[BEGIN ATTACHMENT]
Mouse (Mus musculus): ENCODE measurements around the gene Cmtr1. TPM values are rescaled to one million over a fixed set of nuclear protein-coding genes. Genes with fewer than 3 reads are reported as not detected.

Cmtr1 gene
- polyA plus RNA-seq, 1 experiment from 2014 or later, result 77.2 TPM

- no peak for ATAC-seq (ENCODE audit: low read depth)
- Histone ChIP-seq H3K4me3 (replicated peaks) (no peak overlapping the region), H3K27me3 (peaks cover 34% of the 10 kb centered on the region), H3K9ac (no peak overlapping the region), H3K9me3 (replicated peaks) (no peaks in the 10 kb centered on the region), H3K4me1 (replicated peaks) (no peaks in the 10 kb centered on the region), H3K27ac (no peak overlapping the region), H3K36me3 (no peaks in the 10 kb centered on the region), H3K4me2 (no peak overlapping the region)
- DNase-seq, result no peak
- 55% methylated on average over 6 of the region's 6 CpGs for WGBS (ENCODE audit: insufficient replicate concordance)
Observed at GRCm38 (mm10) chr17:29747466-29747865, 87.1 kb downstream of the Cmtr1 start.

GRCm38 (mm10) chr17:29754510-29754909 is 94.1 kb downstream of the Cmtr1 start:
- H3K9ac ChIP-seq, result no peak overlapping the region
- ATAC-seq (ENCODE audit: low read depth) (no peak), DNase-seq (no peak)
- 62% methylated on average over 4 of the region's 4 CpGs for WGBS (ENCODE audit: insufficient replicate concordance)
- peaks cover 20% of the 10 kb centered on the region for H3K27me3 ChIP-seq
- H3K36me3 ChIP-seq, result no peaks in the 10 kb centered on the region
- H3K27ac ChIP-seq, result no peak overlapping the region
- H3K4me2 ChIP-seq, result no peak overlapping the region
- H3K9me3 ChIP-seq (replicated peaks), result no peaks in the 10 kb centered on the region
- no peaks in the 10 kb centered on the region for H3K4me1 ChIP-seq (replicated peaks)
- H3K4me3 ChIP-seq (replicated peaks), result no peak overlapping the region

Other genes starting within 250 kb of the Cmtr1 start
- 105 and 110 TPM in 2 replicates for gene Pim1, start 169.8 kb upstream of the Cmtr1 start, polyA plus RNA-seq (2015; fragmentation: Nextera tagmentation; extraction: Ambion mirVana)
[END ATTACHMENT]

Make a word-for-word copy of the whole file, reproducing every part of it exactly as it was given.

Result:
Mouse (Mus musculus): ENCODE measurements around the gene Cmtr1. TPM values are rescaled to one million over a fixed set of nuclear protein-coding genes. Genes with fewer than 3 reads are reported as not detected.

Cmtr1 gene
- polyA plus RNA-seq, 1 experiment from 2014 or later, result 77.2 TPM

- no peak for ATAC-seq (ENCODE audit: low read depth)
- Histone ChIP-seq H3K4me3 (replicated peaks) (no peak overlapping the region), H3K27me3 (peaks cover 34% of the 10 kb centered on the region), H3K9ac (no peak overlapping the region), H3K9me3 (replicated peaks) (no peaks in the 10 kb centered on the region), H3K4me1 (replicated peaks) (no peaks in the 10 kb centered on the region), H3K27ac (no peak overlapping the region), H3K36me3 (no peaks in the 10 kb centered on the region), H3K4me2 (no peak overlapping the region)
- DNase-seq, result no peak
- 55% methylated on average over 6 of the region's 6 CpGs for WGBS (ENCODE audit: insufficient replicate concordance)
Observed at GRCm38 (mm10) chr17:29747466-29747865, 87.1 kb downstream of the Cmtr1 start.

GRCm38 (mm10) chr17:29754510-29754909 is 94.1 kb downstream of the Cmtr1 start:
- H3K9ac ChIP-seq, result no peak overlapping the region
- ATAC-seq (ENCODE audit: low read depth) (no peak), DNase-seq (no peak)
- 62% methylated on average over 4 of the region's 4 CpGs for WGBS (ENCODE audit: insufficient replicate concordance)
- peaks cover 20% of the 10 kb centered on the region for H3K27me3 ChIP-seq
- H3K36me3 ChIP-seq, result no peaks in the 10 kb centered on the region
- H3K27ac ChIP-seq, result no peak overlapping the region
- H3K4me2 ChIP-seq, result no peak overlapping the region
- H3K9me3 ChIP-seq (replicated peaks), result no peaks in the 10 kb centered on the region
- no peaks in the 10 kb centered on the region for H3K4me1 ChIP-seq (replicated peaks)
- H3K4me3 ChIP-seq (replicated peaks), result no peak overlapping the region

Other genes starting within 250 kb of the Cmtr1 start
- 105 and 110 TPM in 2 replicates for gene Pim1, start 169.8 kb upstream of the Cmtr1 start, polyA plus RNA-seq (2015; fragmentation: Nextera tagmentation; extraction: Ambion mirVana)